There's a school of thought that null values should not be allowed in a relational database. That is, a table's attribute (column) should not allow null values. Coming from a software development background, I really don't understand this. It seems that if null is valid within the context of the attribute, then it should be allowed. This is very common in Java where object references are often null. Not having an extensive database experience, I wonder if I'm missing something here.
But what does null mean? That's the rub. It's "no value", but there's a dozen different reasons there might be no value there, and "null" doesn't give you any clue which one it means in this case. (Not set yet, not applicable to this instance, not applicable to this type, not known, not knowable, not found, error, program bug, ...)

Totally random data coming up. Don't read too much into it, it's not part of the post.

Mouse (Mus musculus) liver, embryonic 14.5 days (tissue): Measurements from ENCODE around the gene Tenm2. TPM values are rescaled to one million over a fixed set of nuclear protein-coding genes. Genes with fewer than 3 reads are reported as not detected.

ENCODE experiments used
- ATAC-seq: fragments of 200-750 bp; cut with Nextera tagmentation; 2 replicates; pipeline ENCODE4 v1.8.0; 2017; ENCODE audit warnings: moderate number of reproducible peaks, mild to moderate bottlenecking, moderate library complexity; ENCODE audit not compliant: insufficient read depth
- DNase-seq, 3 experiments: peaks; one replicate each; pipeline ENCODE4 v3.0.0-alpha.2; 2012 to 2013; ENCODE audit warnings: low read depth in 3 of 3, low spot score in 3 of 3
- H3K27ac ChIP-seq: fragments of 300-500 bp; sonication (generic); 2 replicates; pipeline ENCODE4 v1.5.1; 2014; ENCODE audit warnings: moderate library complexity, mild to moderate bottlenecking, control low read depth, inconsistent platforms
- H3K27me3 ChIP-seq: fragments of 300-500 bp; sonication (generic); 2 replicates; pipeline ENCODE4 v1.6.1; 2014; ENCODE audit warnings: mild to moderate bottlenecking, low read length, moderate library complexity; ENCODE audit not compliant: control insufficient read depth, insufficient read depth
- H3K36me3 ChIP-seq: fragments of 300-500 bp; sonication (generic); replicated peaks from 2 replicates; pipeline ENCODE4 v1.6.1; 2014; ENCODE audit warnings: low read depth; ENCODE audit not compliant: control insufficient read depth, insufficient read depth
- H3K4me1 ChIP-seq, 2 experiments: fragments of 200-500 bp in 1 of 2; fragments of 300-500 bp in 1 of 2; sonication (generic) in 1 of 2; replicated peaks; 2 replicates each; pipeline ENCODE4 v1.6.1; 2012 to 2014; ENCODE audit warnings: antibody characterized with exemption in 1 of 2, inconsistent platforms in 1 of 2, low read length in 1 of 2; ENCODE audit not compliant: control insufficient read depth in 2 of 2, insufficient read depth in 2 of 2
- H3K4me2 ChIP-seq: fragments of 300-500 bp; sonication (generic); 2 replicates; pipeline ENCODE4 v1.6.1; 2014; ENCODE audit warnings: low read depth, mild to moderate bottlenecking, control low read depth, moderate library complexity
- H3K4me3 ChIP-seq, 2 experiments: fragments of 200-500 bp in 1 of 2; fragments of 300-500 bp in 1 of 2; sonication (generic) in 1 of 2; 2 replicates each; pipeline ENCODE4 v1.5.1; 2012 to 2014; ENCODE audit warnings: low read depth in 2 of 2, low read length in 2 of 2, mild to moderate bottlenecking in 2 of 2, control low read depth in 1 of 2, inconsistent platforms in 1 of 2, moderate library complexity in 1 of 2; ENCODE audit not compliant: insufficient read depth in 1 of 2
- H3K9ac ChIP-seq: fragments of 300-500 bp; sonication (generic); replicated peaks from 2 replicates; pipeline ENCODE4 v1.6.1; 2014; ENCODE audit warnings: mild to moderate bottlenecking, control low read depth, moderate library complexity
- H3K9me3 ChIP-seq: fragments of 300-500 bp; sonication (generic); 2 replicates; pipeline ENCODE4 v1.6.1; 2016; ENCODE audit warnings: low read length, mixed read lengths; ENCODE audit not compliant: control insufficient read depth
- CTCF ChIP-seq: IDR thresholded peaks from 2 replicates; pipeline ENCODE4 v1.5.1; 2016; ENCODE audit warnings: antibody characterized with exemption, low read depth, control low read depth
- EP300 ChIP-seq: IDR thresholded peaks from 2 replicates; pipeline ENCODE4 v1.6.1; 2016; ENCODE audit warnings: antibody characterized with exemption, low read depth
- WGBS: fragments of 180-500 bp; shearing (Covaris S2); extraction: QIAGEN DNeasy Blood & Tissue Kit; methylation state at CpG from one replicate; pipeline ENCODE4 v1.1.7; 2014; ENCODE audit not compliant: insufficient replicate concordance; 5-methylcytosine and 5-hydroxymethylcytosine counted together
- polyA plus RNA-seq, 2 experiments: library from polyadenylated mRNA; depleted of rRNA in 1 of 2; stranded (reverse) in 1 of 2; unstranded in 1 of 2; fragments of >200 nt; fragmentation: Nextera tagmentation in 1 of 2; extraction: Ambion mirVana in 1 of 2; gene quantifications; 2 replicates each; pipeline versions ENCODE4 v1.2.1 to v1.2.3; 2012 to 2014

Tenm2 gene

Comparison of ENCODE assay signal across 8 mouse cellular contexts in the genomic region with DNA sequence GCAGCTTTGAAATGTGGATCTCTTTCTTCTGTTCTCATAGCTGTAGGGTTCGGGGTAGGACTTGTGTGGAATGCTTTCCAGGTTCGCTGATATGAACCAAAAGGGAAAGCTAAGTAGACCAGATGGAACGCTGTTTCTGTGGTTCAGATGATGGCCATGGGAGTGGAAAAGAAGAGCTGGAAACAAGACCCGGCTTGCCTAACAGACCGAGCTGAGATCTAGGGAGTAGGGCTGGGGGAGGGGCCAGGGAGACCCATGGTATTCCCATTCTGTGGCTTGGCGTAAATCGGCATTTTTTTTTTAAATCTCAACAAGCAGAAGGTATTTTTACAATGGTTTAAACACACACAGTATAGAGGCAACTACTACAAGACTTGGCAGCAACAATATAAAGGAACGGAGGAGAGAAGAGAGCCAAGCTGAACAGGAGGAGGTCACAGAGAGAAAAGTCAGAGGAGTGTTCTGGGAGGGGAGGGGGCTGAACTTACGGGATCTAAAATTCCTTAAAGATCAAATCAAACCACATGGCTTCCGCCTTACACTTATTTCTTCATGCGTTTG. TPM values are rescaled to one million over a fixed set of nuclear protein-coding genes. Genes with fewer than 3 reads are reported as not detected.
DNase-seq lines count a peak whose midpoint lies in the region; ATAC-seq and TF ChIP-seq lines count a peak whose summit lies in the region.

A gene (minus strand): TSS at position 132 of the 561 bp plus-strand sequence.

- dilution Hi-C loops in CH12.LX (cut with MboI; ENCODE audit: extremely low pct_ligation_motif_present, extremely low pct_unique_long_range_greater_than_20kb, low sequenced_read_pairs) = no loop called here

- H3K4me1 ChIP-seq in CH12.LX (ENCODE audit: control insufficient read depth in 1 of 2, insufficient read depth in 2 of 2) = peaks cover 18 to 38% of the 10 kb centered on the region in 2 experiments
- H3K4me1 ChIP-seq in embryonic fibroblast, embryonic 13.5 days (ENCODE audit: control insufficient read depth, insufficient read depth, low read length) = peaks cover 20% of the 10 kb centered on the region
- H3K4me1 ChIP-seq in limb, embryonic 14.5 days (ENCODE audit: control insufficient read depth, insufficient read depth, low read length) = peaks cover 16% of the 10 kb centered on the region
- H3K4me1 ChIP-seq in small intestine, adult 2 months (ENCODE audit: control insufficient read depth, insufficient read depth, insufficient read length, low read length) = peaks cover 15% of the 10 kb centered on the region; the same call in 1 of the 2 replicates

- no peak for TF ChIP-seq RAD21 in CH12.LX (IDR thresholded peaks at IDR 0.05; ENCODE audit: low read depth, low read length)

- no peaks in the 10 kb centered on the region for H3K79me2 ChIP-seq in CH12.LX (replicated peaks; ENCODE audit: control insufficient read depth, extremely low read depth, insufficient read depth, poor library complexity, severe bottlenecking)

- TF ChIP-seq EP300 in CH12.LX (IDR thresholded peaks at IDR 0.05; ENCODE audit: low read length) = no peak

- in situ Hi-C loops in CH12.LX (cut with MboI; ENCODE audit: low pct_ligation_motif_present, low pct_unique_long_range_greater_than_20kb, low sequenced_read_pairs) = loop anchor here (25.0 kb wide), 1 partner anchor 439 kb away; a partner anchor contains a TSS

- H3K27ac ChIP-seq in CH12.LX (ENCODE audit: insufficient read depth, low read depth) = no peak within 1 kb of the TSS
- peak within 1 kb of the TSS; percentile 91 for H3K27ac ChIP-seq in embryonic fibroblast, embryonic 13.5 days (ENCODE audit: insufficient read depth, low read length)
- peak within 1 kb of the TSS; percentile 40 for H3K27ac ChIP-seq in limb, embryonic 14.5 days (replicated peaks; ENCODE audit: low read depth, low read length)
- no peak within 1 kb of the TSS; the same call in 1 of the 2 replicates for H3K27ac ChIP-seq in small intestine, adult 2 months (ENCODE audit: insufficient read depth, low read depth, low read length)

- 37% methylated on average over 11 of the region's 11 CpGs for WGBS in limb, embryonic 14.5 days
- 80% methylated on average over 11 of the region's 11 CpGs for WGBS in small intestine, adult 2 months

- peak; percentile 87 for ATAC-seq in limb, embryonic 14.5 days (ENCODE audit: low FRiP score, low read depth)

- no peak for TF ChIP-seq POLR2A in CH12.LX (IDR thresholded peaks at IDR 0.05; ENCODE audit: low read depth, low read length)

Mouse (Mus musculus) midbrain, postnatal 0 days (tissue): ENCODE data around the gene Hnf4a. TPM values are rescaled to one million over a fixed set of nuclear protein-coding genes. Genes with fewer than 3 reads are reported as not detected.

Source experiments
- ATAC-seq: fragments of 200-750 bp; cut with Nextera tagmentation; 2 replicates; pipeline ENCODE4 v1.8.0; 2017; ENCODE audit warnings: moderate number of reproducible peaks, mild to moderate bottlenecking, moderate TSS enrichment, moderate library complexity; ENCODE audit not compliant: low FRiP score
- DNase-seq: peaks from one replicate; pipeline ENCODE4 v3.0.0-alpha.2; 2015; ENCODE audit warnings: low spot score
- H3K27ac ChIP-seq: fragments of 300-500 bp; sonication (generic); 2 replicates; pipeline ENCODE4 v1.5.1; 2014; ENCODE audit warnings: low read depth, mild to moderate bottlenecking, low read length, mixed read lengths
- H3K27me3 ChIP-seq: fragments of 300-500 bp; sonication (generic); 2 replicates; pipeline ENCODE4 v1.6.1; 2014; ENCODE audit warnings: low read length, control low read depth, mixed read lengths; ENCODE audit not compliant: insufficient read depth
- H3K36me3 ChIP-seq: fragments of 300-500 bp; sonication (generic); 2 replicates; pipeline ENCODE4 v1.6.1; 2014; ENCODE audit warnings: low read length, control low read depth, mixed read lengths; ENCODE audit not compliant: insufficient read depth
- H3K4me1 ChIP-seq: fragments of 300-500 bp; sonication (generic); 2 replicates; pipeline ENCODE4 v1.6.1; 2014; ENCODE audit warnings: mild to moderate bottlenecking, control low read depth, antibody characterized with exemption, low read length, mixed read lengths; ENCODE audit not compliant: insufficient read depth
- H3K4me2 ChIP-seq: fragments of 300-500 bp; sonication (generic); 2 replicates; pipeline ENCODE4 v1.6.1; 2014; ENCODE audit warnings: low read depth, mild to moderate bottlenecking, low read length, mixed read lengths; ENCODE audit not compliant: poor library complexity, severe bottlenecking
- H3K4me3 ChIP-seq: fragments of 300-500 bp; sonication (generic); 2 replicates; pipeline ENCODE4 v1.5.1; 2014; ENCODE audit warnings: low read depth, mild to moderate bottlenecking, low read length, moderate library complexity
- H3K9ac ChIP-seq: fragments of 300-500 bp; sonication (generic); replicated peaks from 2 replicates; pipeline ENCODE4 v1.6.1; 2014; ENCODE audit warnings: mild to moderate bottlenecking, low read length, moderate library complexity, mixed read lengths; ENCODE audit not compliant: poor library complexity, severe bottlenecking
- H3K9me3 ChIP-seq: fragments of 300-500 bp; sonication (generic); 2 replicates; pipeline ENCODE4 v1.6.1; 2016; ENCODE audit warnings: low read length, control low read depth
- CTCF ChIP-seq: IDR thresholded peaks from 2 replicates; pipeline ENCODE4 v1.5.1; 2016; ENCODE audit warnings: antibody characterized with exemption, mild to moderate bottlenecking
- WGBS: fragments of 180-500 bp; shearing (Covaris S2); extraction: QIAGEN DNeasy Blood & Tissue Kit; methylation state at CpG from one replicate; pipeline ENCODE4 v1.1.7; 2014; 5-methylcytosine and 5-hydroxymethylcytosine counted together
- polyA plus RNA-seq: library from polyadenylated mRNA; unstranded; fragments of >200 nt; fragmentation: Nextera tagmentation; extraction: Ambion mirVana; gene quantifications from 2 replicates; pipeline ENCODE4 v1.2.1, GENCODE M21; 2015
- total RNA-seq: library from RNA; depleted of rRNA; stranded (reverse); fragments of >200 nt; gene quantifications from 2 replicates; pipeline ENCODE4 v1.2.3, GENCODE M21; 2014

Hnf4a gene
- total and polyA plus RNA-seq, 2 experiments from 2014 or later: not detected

There's a school of thought that says null references there are bad there, too. Same problem: what does null mean?
IIRC, Java has both "null" and "uninitialized" (though no syntax for the latter). So Gosling realized the folly of using "null" for every kind of "no value". But why stop with just two?
Related question: How do I enforce data integrity rules in my database?
I initially started with many small tables with almost zero nullalbe fields. Then I learned about the LINQ to SQL IsDiscriminator property and that LINQ to SQL only supports single table inheritance. Therefore I re-engineered it as a single table with lots of nullalbe fields.
As an analyst/programmer with 30 years experience I'll just say NULLs should be taken out back and put out of their misery.
-1, 01/01/0001/12/31/9999 and ? will all suffice just as well without the mind distorting code needed to cope with these nasty NULLs.
protected by DNA Aug 22 '14 at 10:07
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